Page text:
170918_OM_Music Midtown_-57.jpg

Scenes from Music Midtown in Atlanta, Georgia in September, 2017. (Photo/Olivia McDonald) 

A trashcan full of mud-soaked socks and ruined shoes; a bank account balance that fills you with sorrow and maybe a little panic; a lonesome girl trying to enjoy the music while also looking for her friends that she lost hours ago. These are just some of the scenes you can expect to see from the 2018 Music Midtown Festival. From someone who has witnessed the highs and lows of two years of the festival, here is all you need to know to survive.


1. Don’t lose your friends — you’ll never find them again.

Some people find bringing a totem is a helpful solution. A totem is usually a sign or balloon that’s tall enough to reach above the crowds so you can be easily identifiable, no matter where you go. Examples include a classic sign attached to a stick, a SpongeBob balloon or a stick with glow sticks wrapped around it. Balloons are probably your best bet, as you can tie them around your wrist so you don’t have to hold onto it the whole festival.

2. Understand your phone probably won’t work.

It won’t work for the Music Midtown app, Lyft and Uber or your friends. (Again, don’t lose your friends.) Once the crowds start to thicken in Piedmont Park, your cell signal will fail. You can’t text your friends to ask where they are or rely on the app for updates or lineup information, although kiosks advertising the schedule usually help with this. Most importantly, you won’t be able to call for a Lyft or Uber right when you leave the park. Be prepared to walk 10-15 minutes away from the park to have a working signal and find an easy pick-up spot.

3. Be careful about buying drinks.

Drinks are going to be vastly more expensive within the park. Although water stations are available, lines are long. Understand buying alcoholic drinks will add up quickly and will also make you more dehydrated. Alternatively, more liquid means more need to go to the Porta-Potties, which also have long lines. Be strategic about when you buy your alcohol or other beverages, and make sure you don’t go overboard. It sucks to miss out on your favorite band because your stomach isn’t handling the alcohol and heat combo.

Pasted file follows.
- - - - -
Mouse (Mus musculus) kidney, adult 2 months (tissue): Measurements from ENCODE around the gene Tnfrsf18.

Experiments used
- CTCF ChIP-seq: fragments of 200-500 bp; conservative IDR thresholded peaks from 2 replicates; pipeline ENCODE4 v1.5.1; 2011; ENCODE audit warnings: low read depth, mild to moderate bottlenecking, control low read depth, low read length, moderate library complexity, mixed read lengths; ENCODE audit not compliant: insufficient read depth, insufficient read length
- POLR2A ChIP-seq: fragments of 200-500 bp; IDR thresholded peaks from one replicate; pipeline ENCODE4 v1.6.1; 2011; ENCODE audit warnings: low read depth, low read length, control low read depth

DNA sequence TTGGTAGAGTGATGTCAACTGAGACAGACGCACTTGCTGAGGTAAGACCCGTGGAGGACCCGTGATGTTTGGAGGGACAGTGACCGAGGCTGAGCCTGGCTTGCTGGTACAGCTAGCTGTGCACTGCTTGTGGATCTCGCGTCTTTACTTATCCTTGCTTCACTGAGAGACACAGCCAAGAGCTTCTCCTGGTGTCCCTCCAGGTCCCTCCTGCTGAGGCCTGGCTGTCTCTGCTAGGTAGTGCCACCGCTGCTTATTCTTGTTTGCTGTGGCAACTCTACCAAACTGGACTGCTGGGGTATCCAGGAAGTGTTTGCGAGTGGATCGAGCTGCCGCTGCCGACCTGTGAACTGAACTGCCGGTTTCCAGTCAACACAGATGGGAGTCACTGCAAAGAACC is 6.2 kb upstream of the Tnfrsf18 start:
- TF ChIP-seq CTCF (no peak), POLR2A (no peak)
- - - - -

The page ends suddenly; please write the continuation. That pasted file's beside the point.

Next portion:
4. Bring an empty water bottle and have your friend bring a factory-sealed full water bottle.

This way you can easily fill and re-fill the bottles while also sharing in the event you can’t get to a water station to fill up. I won’t go into the ways factory sealed water bottles can actually be manipulated…

5. Wear shoes you won’t mind throwing away, because you’ll probably have to.

Since the festival is rain or shine, there’s no telling when it might rain and leave a muddy mess. Even if it doesn’t rain, mud is inevitable with the sheer amount of people stomping around the park and spilling drinks. Understand your cute shoes may be ruined. Also understand that you will be standing, walking and dancing for over half of the day, so ditch the cute shoes. You’ll be grateful for comfort.

5. Eat a big lunch and plan for late-night snacks once you leave the festival.

I once spent nearly $20 for three chicken strips and then felt sick afterward. It’s in your best interest to practically carb-load in advance to make it through the day. Your alcohol will sit better and your wallet will be happier. Then once you leave the festival, hit up a Wendy’s or a McDonald’s for cheap, late-night snacks.

6. Hats and sunglasses will save your life.

It’s going to be hot and bright, even on a cloudy day. The sun’s glare can sometimes impede your view of the stage, so you’ll wish you had sunglasses or a hat to block it. The hat will also help you feel a little bit cooler throughout the day.

7. Pack so light you don’t even need a bag.

It’s much easier to enter the festival if you go in the “no bag” line. The no-bag line moves quickly. Further, carrying a bag around all day when you’re trying to dance gets annoying fast. Make sure you only carry the essentials. Music Midtown outlaws a lot of items, so it shouldn’t be too hard to pack light.

8. Leave the pepper spray at home.

As someone who once had to throw away their $20 pepper spray before entering a festival, leave it behind. They won’t let you enter with it, unless you can hide it well enough to avoid it being found in a pat-down or scan.

9. Never keep your phone in your back pocket.

As comfortable or safe as you may feel, be aware of your surroundings. Music festivals are the perfect time for people to steal items in large crowds.

10. Schedule which stages to go to in advance and keep it as an offline note on your phone.

Although the app is one resource and there are signs about the schedule in specific locations around the festival, the most convenient option is to make a list on an offline app of the people you plan to see, what time they perform and the name of the stage. It’s easy to forget or get to a stage late and you may pay for it by being far away from the action.